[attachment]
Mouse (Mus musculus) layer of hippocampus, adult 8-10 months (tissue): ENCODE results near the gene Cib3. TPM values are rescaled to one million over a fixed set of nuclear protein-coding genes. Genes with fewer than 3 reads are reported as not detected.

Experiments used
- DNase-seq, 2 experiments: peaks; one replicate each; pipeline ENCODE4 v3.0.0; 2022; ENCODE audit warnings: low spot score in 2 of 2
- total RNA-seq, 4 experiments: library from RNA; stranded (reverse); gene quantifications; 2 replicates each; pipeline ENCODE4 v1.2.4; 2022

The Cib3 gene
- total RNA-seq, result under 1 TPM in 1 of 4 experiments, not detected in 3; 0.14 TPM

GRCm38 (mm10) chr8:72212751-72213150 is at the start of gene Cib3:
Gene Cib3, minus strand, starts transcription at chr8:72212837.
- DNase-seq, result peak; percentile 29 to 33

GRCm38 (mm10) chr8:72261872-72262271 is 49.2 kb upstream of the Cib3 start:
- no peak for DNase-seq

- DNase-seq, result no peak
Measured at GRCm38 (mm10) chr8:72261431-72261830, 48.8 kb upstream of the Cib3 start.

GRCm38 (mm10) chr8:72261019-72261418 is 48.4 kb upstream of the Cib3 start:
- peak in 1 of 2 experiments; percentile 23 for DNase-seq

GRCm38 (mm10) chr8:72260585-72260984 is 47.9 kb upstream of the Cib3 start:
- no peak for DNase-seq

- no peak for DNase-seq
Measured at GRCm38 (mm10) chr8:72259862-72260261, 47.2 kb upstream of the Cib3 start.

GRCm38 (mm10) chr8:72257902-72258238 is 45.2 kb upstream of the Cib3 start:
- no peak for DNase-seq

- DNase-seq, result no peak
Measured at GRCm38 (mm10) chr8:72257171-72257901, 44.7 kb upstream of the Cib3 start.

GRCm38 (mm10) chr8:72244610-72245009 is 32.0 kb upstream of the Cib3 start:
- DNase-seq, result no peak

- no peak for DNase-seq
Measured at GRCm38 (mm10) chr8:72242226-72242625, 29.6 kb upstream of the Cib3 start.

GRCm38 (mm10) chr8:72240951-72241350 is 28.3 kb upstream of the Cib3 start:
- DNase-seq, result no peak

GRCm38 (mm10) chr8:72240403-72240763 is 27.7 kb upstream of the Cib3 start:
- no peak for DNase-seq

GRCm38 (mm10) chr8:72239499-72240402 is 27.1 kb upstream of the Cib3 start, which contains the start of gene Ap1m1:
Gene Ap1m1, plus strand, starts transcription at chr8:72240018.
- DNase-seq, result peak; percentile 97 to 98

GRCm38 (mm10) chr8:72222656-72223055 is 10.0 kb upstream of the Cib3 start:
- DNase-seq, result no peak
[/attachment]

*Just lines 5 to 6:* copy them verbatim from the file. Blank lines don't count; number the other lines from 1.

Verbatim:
The Cib3 gene
- total RNA-seq, result under 1 TPM in 1 of 4 experiments, not detected in 3; 0.14 TPM